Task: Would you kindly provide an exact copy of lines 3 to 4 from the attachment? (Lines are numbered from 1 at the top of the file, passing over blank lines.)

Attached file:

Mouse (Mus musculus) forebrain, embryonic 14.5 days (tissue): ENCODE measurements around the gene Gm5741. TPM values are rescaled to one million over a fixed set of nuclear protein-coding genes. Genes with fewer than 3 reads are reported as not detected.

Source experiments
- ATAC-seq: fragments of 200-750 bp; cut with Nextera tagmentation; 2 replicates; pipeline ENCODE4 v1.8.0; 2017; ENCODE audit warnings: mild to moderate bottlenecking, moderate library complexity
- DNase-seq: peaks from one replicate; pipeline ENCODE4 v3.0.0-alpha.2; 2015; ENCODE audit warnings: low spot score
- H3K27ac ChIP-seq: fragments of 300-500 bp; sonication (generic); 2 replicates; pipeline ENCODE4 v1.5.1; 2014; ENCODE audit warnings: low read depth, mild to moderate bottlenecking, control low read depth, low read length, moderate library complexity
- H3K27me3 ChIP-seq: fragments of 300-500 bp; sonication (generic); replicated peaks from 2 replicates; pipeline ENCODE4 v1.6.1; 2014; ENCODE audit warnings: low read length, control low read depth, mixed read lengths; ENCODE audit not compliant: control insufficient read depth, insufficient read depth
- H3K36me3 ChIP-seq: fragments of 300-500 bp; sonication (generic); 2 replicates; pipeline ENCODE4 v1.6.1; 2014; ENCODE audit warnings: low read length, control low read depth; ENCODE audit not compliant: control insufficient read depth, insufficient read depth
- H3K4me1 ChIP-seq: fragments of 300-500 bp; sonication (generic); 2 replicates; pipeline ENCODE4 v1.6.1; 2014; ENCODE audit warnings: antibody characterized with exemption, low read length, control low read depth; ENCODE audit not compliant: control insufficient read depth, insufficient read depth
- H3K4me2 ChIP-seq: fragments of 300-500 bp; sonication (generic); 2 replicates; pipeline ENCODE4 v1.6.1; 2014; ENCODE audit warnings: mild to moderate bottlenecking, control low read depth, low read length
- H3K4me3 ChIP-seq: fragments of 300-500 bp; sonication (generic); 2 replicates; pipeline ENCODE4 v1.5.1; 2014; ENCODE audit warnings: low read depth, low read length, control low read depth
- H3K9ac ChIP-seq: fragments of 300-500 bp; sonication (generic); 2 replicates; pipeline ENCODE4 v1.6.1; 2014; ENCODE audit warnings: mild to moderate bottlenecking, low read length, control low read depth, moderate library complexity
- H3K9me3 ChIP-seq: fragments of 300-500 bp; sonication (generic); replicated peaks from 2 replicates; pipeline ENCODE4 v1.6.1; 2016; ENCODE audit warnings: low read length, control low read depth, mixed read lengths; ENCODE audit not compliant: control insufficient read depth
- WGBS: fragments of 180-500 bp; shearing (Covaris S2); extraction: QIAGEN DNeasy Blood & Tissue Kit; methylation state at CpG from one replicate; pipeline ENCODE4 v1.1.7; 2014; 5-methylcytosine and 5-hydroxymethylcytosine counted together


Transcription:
- ATAC-seq: fragments of 200-750 bp; cut with Nextera tagmentation; 2 replicates; pipeline ENCODE4 v1.8.0; 2017; ENCODE audit warnings: mild to moderate bottlenecking, moderate library complexity
- DNase-seq: peaks from one replicate; pipeline ENCODE4 v3.0.0-alpha.2; 2015; ENCODE audit warnings: low spot score